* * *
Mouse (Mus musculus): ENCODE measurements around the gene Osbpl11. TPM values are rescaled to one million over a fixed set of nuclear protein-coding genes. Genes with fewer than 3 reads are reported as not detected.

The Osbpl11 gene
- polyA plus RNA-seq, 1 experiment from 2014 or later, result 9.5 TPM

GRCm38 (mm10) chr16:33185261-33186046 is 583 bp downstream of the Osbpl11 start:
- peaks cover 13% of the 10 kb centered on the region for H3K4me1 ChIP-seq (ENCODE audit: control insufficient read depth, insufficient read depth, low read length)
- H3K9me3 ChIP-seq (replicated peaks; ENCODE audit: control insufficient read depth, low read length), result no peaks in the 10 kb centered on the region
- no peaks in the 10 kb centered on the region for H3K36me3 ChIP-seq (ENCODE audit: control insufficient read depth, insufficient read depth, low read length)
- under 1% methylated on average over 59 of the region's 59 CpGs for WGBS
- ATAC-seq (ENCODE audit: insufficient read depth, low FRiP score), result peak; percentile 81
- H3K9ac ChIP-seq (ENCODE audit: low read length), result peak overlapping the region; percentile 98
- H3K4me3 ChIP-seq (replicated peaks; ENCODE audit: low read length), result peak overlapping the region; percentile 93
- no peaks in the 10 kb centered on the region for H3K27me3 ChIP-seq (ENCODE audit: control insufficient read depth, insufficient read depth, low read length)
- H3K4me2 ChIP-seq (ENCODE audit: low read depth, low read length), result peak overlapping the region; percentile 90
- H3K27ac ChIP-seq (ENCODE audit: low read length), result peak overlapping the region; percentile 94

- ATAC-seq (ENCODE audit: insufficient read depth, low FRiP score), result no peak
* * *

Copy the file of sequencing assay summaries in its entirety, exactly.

Mouse (Mus musculus): ENCODE measurements around the gene Osbpl11. TPM values are rescaled to one million over a fixed set of nuclear protein-coding genes. Genes with fewer than 3 reads are reported as not detected.

The Osbpl11 gene
- polyA plus RNA-seq, 1 experiment from 2014 or later, result 9.5 TPM

GRCm38 (mm10) chr16:33185261-33186046 is 583 bp downstream of the Osbpl11 start:
- peaks cover 13% of the 10 kb centered on the region for H3K4me1 ChIP-seq (ENCODE audit: control insufficient read depth, insufficient read depth, low read length)
- H3K9me3 ChIP-seq (replicated peaks; ENCODE audit: control insufficient read depth, low read length), result no peaks in the 10 kb centered on the region
- no peaks in the 10 kb centered on the region for H3K36me3 ChIP-seq (ENCODE audit: control insufficient read depth, insufficient read depth, low read length)
- under 1% methylated on average over 59 of the region's 59 CpGs for WGBS
- ATAC-seq (ENCODE audit: insufficient read depth, low FRiP score), result peak; percentile 81
- H3K9ac ChIP-seq (ENCODE audit: low read length), result peak overlapping the region; percentile 98
- H3K4me3 ChIP-seq (replicated peaks; ENCODE audit: low read length), result peak overlapping the region; percentile 93
- no peaks in the 10 kb centered on the region for H3K27me3 ChIP-seq (ENCODE audit: control insufficient read depth, insufficient read depth, low read length)
- H3K4me2 ChIP-seq (ENCODE audit: low read depth, low read length), result peak overlapping the region; percentile 90
- H3K27ac ChIP-seq (ENCODE audit: low read length), result peak overlapping the region; percentile 94

- ATAC-seq (ENCODE audit: insufficient read depth, low FRiP score), result no peak